A mobile spa service has found itself in hot water for using outdated gender stereotypes in its advert on the London Underground. The ad, for London-based beauty and wellness app USPAAH, shows a man with puppy dog eyes and the line: “Out with the guys ‘til 4am again…?! Keep her sweet with a spa mani/pedi at home,” with the hashtag #saveyourself.
Understandably, the poster has triggered a social media backlash from those who say it perpetuates the damaging belief that women can be appeased with stereotypically feminine gifts and are primarily concerned with their appearance.
Women travelling on the London Underground have been tweeting their disdain for the ad since the beginning of March.
The company took a defensive tone on Twitter in its response to the criticism. "Yes, yes how very dare one partner in a relationship buy the other a gift to say sorry?! Get us to the protest right now!" it wrote.
USPAAH then took things a step further, calling the backlash against the ad sexist. "This is the kind of comment that really lets our side down. Uniformed, unsupportive of a biz set up by women to support busy women."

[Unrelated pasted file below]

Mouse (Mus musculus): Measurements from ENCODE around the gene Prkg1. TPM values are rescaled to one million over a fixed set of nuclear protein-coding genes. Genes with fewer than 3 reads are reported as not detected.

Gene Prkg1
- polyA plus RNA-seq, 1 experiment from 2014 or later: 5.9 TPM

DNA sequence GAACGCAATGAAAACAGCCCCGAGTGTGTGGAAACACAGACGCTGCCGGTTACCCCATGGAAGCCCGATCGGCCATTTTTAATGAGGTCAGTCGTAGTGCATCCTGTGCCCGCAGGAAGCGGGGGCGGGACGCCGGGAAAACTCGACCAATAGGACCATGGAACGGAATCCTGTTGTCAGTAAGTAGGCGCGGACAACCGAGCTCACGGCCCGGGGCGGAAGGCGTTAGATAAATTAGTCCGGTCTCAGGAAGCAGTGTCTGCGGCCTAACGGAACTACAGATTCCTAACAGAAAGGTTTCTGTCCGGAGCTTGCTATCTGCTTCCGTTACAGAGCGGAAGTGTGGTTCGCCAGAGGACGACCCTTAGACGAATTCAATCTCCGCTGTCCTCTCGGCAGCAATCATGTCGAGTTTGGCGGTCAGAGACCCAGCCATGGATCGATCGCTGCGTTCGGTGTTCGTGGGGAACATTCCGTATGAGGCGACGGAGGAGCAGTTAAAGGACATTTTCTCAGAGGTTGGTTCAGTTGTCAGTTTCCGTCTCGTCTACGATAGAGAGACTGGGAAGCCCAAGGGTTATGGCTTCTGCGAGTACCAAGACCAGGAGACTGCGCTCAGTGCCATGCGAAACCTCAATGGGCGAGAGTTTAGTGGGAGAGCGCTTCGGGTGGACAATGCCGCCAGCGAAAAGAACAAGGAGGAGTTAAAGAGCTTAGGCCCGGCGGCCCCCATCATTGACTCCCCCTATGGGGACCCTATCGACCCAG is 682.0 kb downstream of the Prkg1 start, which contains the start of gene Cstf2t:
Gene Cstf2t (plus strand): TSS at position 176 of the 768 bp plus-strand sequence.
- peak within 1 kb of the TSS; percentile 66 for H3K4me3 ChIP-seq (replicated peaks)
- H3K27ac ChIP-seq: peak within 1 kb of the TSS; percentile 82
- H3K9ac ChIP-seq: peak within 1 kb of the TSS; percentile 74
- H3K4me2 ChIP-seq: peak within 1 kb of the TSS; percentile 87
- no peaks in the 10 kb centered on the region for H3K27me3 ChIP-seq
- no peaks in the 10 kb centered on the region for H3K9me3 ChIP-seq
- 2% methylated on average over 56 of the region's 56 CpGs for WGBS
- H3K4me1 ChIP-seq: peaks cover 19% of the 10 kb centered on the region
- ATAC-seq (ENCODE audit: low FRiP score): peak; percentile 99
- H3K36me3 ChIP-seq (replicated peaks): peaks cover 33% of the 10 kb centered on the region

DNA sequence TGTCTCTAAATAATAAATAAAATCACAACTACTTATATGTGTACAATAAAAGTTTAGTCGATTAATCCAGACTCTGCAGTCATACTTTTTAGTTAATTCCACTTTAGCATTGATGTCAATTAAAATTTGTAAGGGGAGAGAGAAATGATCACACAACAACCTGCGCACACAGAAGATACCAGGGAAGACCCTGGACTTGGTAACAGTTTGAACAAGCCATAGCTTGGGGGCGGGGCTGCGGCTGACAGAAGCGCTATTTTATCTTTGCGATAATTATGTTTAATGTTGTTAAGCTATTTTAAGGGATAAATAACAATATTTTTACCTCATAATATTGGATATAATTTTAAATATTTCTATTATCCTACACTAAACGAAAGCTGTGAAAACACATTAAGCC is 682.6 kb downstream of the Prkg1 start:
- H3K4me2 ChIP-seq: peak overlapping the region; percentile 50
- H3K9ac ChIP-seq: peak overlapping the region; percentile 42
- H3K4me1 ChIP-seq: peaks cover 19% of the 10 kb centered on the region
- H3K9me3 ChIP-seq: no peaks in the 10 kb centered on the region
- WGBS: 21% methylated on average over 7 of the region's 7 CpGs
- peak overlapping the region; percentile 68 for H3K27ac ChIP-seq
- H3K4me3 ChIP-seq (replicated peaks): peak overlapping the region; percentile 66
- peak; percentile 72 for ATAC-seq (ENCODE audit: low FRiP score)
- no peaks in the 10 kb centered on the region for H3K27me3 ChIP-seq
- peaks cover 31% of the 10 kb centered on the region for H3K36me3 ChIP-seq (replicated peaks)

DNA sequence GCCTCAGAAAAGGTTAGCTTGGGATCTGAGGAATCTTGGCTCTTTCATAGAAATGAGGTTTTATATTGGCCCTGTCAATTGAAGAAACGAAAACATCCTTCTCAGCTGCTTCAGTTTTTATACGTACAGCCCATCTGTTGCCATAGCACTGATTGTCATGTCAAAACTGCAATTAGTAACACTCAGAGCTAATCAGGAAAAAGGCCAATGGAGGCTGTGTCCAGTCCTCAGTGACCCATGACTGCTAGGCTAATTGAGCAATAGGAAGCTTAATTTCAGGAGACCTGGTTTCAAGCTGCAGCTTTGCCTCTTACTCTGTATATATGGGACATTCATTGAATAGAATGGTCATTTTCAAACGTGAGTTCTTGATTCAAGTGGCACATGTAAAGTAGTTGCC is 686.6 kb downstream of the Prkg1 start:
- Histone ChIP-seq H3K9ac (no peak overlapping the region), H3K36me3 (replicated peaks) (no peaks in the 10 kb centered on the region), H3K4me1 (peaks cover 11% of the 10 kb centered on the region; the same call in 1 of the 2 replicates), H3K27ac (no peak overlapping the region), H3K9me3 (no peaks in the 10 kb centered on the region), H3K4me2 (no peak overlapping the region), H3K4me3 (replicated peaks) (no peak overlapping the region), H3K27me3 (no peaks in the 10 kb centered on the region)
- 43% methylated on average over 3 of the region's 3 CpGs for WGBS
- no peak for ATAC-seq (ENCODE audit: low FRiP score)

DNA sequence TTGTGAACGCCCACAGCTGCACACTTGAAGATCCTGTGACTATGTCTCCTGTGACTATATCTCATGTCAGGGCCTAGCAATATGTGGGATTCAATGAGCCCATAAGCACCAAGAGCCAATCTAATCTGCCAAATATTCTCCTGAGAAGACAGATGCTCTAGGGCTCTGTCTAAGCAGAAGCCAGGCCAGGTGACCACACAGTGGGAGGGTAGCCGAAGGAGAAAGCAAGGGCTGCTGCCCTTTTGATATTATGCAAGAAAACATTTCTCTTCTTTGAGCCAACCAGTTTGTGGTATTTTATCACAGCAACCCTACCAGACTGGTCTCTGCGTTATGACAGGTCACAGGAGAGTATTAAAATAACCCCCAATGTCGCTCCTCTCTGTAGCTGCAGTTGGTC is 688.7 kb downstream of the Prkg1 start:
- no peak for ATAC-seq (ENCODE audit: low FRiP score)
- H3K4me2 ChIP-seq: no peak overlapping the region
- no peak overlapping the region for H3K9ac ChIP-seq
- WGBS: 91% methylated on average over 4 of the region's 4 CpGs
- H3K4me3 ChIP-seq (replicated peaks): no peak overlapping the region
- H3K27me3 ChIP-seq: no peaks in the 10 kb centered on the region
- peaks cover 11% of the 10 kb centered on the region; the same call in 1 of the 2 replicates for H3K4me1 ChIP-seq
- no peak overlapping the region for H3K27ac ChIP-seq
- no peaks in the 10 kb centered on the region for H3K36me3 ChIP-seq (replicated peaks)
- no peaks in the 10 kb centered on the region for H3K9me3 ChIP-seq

Indeed, the sexist undertones of the ad are surprising given that USPAAH was founded by a woman and is run by an all-female team.
Iglika Ghouse, founder and CEO of USPAAH, told Refinery19: "The campaign draws on funny anecdotal experiences of our own lives as strong independent business leaders, wives, partners and girlfriends. We stand by our advert wholeheartedly and we’re busy planning our next set of campaigns. Just because it is 2017 [it] does not mean couples don’t argue and as far as we are aware it's still ok to receive a gift as part of an apology."
Ghouse also said the company "take[s] working conditions seriously" and offers therapists flexible working hours, "which is especially helpful for mothers of young children; an area which is massively being exploited in the beauty industry."
Given that it's the 21st century, it's surprising how many adverts still manage to offend women with outdated, sexist stereotypes and misguided attempts to make us feel better about our bodies.
Recently, there was Zara's ill-advised 'love your curves' in-store advert, which peddled body positivity with the help of two ultra-slim models, and last year a Cardiff gym used a woman's half-naked bottom to advertise itself. Oh, and who could forget Protein World's notorious 'beach body ready' campaign?
And yet, there are still people who think we no longer need feminism.